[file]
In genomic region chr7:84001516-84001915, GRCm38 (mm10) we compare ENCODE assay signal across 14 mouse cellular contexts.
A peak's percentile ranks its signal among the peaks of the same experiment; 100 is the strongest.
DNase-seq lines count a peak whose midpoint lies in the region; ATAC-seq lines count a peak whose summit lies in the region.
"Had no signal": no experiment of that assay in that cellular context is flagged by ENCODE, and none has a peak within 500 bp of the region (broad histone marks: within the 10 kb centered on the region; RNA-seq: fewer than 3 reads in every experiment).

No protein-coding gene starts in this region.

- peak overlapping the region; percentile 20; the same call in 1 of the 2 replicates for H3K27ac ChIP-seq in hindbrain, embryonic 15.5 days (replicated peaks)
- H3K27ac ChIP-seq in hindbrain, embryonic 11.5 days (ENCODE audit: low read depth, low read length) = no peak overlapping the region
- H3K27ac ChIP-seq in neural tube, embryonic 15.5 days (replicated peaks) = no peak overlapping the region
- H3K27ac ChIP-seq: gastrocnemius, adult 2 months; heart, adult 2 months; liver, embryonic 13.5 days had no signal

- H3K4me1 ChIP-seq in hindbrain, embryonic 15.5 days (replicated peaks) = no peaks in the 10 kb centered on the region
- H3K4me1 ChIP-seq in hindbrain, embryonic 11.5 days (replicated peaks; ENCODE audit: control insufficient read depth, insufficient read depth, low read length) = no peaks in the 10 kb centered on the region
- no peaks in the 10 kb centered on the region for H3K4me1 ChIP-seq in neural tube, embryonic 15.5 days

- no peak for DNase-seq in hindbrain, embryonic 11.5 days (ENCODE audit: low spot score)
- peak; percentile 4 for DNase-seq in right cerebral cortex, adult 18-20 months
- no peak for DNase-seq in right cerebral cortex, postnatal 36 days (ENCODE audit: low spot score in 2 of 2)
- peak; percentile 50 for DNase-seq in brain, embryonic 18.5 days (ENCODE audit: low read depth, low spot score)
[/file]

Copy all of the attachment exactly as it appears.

In genomic region chr7:84001516-84001915, GRCm38 (mm10) we compare ENCODE assay signal across 14 mouse cellular contexts.
A peak's percentile ranks its signal among the peaks of the same experiment; 100 is the strongest.
DNase-seq lines count a peak whose midpoint lies in the region; ATAC-seq lines count a peak whose summit lies in the region.
"Had no signal": no experiment of that assay in that cellular context is flagged by ENCODE, and none has a peak within 500 bp of the region (broad histone marks: within the 10 kb centered on the region; RNA-seq: fewer than 3 reads in every experiment).

No protein-coding gene starts in this region.

- peak overlapping the region; percentile 20; the same call in 1 of the 2 replicates for H3K27ac ChIP-seq in hindbrain, embryonic 15.5 days (replicated peaks)
- H3K27ac ChIP-seq in hindbrain, embryonic 11.5 days (ENCODE audit: low read depth, low read length) = no peak overlapping the region
- H3K27ac ChIP-seq in neural tube, embryonic 15.5 days (replicated peaks) = no peak overlapping the region
- H3K27ac ChIP-seq: gastrocnemius, adult 2 months; heart, adult 2 months; liver, embryonic 13.5 days had no signal

- H3K4me1 ChIP-seq in hindbrain, embryonic 15.5 days (replicated peaks) = no peaks in the 10 kb centered on the region
- H3K4me1 ChIP-seq in hindbrain, embryonic 11.5 days (replicated peaks; ENCODE audit: control insufficient read depth, insufficient read depth, low read length) = no peaks in the 10 kb centered on the region
- no peaks in the 10 kb centered on the region for H3K4me1 ChIP-seq in neural tube, embryonic 15.5 days

- no peak for DNase-seq in hindbrain, embryonic 11.5 days (ENCODE audit: low spot score)
- peak; percentile 4 for DNase-seq in right cerebral cortex, adult 18-20 months
- no peak for DNase-seq in right cerebral cortex, postnatal 36 days (ENCODE audit: low spot score in 2 of 2)
- peak; percentile 50 for DNase-seq in brain, embryonic 18.5 days (ENCODE audit: low read depth, low spot score)